Concept

A "blueprint" is used to define your data source, e.g. Hong Kong Craigslist's apartment listings. A dispatcher takes a blueprint and executes the scrape job, which involves calling request() until getNextRequestOptions() returns null. Every page is then parsed by the fieldSelectors and then processed by the itemProcessor method. request and itemProcessor calls are rate limited by the requestLimiterOptions and processLimiterOptions. The blueprint consist of the following configurations:

requestTemplate

The requestTemplate is the options object for request. This will be used to call the request method for each page. You will have a chance to edit this object during every call to the getNextRequestOptions() paginator method.

itemsSelector

The itemSelector is the jQuery selector to extract the row items from the page.

skipRows

This is used to skip unwanted items selected by the itemsSelector, e.g. if you're extracting items from a table tr, there might be rows that are irrelevant to the model you're extracting.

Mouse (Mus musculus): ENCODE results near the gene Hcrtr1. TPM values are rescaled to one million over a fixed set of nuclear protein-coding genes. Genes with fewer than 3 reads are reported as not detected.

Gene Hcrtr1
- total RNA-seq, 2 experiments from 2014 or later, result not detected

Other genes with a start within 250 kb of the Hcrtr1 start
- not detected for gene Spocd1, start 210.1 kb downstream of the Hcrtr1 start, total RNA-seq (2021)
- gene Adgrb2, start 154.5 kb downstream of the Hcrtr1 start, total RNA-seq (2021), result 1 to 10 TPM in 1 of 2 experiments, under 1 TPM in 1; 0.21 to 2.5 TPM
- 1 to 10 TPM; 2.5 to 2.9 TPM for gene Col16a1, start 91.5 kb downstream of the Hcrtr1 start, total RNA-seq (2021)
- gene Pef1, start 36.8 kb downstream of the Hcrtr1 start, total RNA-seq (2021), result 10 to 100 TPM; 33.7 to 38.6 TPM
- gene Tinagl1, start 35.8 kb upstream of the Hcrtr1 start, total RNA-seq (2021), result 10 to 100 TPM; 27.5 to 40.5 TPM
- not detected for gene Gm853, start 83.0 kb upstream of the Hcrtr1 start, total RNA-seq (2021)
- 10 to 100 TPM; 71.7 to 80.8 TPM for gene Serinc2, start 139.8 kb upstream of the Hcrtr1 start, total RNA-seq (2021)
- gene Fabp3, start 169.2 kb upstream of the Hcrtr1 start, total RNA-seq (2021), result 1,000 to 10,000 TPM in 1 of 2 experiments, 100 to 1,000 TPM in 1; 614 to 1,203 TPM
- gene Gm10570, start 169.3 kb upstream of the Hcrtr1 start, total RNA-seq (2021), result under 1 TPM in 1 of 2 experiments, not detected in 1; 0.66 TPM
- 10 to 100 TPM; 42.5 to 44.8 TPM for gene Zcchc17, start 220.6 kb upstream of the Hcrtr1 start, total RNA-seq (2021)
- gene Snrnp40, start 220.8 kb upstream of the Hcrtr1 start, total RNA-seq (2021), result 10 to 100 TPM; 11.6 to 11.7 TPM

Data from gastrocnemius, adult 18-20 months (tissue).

fieldSelectors

The fieldSelectors defines your target object model, i.e. in this example an apartment listing. Each property of this object should map to a Blueprint.Selector or any subclasses of it:

  • Blueprint.TextSelector
  • Blueprint.TransformSelector
  • Blueprint.ConstantSelector

The quickstart example above demonstrates each of their uses.

itemProcessor

This method function(item){} is passed the resulting target object that has been created using the field selectors. Do your post processing and saving here. It must return a promise that resolves to indicate you're done processing the item. For projects that have multiple scrape sources (blueprints), you can consider sharing the same itemProcessor by making sure your fieldSelectors produce the same item object format.

getNextRequestOptions

This method function(){} is called by the dispatcher to get the next set of request options. You can use the this object to save state information like that shown in the quickstart example. Also the request template can be accessed via this.blueprint.requestTemplate. The most common use case would be to copy the requestTemplate object and set the next page parameter.